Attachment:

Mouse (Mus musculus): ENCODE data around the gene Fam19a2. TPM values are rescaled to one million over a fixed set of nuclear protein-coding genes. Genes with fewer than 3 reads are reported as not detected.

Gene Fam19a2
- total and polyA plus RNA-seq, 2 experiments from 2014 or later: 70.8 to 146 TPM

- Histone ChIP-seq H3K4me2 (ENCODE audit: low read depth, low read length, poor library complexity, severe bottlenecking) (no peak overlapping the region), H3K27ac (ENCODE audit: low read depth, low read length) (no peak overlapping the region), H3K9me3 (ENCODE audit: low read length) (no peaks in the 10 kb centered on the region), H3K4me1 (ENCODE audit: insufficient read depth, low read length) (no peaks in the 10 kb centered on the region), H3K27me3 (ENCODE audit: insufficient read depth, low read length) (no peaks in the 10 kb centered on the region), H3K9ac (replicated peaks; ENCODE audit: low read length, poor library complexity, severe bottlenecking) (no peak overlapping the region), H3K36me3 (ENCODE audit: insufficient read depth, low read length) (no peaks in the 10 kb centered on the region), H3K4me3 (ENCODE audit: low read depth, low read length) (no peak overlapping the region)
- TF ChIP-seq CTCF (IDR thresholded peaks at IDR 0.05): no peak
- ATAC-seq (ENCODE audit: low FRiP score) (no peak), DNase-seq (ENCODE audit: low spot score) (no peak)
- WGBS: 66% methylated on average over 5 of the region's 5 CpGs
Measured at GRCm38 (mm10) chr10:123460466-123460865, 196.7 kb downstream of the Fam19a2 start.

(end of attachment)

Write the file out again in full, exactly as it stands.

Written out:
Mouse (Mus musculus): ENCODE data around the gene Fam19a2. TPM values are rescaled to one million over a fixed set of nuclear protein-coding genes. Genes with fewer than 3 reads are reported as not detected.

Gene Fam19a2
- total and polyA plus RNA-seq, 2 experiments from 2014 or later: 70.8 to 146 TPM

- Histone ChIP-seq H3K4me2 (ENCODE audit: low read depth, low read length, poor library complexity, severe bottlenecking) (no peak overlapping the region), H3K27ac (ENCODE audit: low read depth, low read length) (no peak overlapping the region), H3K9me3 (ENCODE audit: low read length) (no peaks in the 10 kb centered on the region), H3K4me1 (ENCODE audit: insufficient read depth, low read length) (no peaks in the 10 kb centered on the region), H3K27me3 (ENCODE audit: insufficient read depth, low read length) (no peaks in the 10 kb centered on the region), H3K9ac (replicated peaks; ENCODE audit: low read length, poor library complexity, severe bottlenecking) (no peak overlapping the region), H3K36me3 (ENCODE audit: insufficient read depth, low read length) (no peaks in the 10 kb centered on the region), H3K4me3 (ENCODE audit: low read depth, low read length) (no peak overlapping the region)
- TF ChIP-seq CTCF (IDR thresholded peaks at IDR 0.05): no peak
- ATAC-seq (ENCODE audit: low FRiP score) (no peak), DNase-seq (ENCODE audit: low spot score) (no peak)
- WGBS: 66% methylated on average over 5 of the region's 5 CpGs
Measured at GRCm38 (mm10) chr10:123460466-123460865, 196.7 kb downstream of the Fam19a2 start.